The goal of pet therapy at Petland is to enhance the human-animal
bond. Pet therapy programs at Petland involve such things
as in-store educational tours and out-of-store visits with
Petland pets to schools, educational facilities for children
with special needs, nursing homes, hospitals and a number
of civic organizations.
Petland believes pet therapy is a natural and necessary extension
of its retail environment. And the reason Petland does all
of these things is because through social support, relaxation
and nurturing, people are able to derive health benefits from
pets in all stages of their lives.
Documented research through the years by the Delta Society,
the leading international resource for the human-animal bond,
of families surveyed reported an increase in family happiness
and fun subsequent to pet acquisition... "
have lower blood pressure... Pet owners have lower triglyceride
and cholesterol levels than non-owners... Dogs are preventative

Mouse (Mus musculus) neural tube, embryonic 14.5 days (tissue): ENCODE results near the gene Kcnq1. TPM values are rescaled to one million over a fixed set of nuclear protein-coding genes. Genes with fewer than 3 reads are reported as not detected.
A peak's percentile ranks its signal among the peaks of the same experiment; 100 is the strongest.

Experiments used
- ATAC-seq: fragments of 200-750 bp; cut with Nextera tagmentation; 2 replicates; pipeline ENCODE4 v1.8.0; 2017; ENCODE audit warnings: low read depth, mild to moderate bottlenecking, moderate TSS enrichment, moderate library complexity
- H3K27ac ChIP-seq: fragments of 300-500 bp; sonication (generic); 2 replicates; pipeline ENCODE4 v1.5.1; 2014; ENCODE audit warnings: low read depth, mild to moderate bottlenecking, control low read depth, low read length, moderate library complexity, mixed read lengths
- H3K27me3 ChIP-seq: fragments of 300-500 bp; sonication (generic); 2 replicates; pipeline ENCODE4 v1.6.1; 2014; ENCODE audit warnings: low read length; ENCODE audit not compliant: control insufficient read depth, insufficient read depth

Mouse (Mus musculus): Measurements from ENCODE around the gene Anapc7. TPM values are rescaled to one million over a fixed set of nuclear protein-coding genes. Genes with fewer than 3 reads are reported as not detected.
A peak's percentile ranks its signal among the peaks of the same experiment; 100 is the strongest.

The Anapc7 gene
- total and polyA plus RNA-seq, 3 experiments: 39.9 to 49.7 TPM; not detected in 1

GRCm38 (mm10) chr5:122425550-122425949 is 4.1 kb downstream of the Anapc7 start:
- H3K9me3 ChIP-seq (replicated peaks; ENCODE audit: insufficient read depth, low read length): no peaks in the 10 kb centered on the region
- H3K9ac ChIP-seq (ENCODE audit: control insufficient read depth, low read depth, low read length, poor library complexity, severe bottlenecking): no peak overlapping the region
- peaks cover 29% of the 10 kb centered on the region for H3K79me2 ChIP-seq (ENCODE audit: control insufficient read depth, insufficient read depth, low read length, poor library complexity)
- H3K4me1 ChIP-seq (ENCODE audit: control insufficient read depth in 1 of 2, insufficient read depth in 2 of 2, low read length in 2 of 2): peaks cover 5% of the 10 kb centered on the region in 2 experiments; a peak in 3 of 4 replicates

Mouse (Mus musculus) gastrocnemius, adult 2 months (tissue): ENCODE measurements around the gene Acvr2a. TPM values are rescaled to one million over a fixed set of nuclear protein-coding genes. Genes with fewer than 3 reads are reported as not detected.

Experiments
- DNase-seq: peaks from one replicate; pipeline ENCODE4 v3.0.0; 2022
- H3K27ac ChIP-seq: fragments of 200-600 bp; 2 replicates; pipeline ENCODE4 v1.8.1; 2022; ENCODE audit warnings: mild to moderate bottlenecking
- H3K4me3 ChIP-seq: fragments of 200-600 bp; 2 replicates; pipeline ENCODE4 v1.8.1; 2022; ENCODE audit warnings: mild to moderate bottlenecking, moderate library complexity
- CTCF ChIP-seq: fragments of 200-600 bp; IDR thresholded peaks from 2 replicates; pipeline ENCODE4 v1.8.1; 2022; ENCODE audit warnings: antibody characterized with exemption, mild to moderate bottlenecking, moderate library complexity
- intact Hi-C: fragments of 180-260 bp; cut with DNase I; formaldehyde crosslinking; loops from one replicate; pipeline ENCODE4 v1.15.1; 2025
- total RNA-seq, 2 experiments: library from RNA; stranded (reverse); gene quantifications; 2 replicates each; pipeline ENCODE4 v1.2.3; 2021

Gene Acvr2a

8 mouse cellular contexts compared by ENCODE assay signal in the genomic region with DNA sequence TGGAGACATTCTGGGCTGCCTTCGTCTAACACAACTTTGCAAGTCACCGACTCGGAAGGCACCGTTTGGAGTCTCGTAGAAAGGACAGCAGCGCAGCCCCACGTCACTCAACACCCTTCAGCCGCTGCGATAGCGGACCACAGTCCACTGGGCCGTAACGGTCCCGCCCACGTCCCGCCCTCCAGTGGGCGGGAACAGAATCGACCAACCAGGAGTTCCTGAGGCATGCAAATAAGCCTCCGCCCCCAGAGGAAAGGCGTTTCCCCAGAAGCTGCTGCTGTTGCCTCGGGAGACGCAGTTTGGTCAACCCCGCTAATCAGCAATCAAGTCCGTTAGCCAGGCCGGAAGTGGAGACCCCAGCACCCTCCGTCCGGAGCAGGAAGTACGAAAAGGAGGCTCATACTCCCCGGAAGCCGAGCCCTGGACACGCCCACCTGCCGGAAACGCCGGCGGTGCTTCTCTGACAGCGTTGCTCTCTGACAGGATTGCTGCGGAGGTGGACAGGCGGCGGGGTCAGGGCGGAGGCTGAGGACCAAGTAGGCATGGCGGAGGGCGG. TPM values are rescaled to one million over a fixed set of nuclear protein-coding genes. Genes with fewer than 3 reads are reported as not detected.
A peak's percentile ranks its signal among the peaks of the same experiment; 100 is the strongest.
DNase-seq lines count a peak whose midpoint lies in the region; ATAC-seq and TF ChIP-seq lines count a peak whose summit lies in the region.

and therapeutic measures against stress... Pet owners have
better psychological well-being... Pet owners have better
physical health due to exercise with their pets... Pet owners
feel less afraid or being a victim of crime when walking
with a dog or sharing a residence with a dog... "
self-esteem of children is enhanced by owning a pet... Children
exposed to pets during the first year of life have a lower
frequency of allergic rhintis and asthma... Children who
own pets score significantly higher on empathy and pro-social
orientation scales than non-owners... Children owning pets
are more involved in activities such as sports, hobbies,
clubs or chores... Children with autism have more pro-social
behaviors less autistic behaviors such as self-absorption...
in nursing homes increase social and verbal interactions
adjunct to other therapy... Animal-assisted therapy can
effectively reduce the loneliness of residents in long-term
care facilities... Seniors who own dogs go to the doctor
less than those who do not."
The aforementioned results of human-animal bond studies are
but a few sponsored by the Delta Society. For more detailed
information on these studies and other such research, see
the "Health Benefits of Animals" section at www.deltasociety.org.
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